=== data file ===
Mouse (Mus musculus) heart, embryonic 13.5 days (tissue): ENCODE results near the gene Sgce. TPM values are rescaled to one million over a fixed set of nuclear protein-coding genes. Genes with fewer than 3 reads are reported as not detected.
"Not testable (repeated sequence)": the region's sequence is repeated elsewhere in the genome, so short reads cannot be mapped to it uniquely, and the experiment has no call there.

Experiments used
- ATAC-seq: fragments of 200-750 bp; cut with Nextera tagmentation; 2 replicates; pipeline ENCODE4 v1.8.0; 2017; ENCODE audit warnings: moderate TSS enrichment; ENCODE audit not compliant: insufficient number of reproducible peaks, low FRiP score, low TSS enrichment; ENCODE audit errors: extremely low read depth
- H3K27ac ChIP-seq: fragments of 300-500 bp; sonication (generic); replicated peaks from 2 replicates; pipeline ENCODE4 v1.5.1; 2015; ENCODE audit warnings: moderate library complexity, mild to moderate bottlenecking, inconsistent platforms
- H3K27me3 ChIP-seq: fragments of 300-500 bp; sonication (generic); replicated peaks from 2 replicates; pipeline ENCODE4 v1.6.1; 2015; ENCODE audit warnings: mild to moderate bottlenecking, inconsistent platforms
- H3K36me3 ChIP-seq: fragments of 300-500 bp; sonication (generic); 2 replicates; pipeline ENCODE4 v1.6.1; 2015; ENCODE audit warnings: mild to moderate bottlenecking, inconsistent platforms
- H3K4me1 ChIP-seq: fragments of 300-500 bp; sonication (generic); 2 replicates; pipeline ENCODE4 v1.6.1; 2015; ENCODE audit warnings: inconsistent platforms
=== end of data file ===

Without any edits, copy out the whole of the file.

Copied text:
Mouse (Mus musculus) heart, embryonic 13.5 days (tissue): ENCODE results near the gene Sgce. TPM values are rescaled to one million over a fixed set of nuclear protein-coding genes. Genes with fewer than 3 reads are reported as not detected.
"Not testable (repeated sequence)": the region's sequence is repeated elsewhere in the genome, so short reads cannot be mapped to it uniquely, and the experiment has no call there.

Experiments used
- ATAC-seq: fragments of 200-750 bp; cut with Nextera tagmentation; 2 replicates; pipeline ENCODE4 v1.8.0; 2017; ENCODE audit warnings: moderate TSS enrichment; ENCODE audit not compliant: insufficient number of reproducible peaks, low FRiP score, low TSS enrichment; ENCODE audit errors: extremely low read depth
- H3K27ac ChIP-seq: fragments of 300-500 bp; sonication (generic); replicated peaks from 2 replicates; pipeline ENCODE4 v1.5.1; 2015; ENCODE audit warnings: moderate library complexity, mild to moderate bottlenecking, inconsistent platforms
- H3K27me3 ChIP-seq: fragments of 300-500 bp; sonication (generic); replicated peaks from 2 replicates; pipeline ENCODE4 v1.6.1; 2015; ENCODE audit warnings: mild to moderate bottlenecking, inconsistent platforms
- H3K36me3 ChIP-seq: fragments of 300-500 bp; sonication (generic); 2 replicates; pipeline ENCODE4 v1.6.1; 2015; ENCODE audit warnings: mild to moderate bottlenecking, inconsistent platforms
- H3K4me1 ChIP-seq: fragments of 300-500 bp; sonication (generic); 2 replicates; pipeline ENCODE4 v1.6.1; 2015; ENCODE audit warnings: inconsistent platforms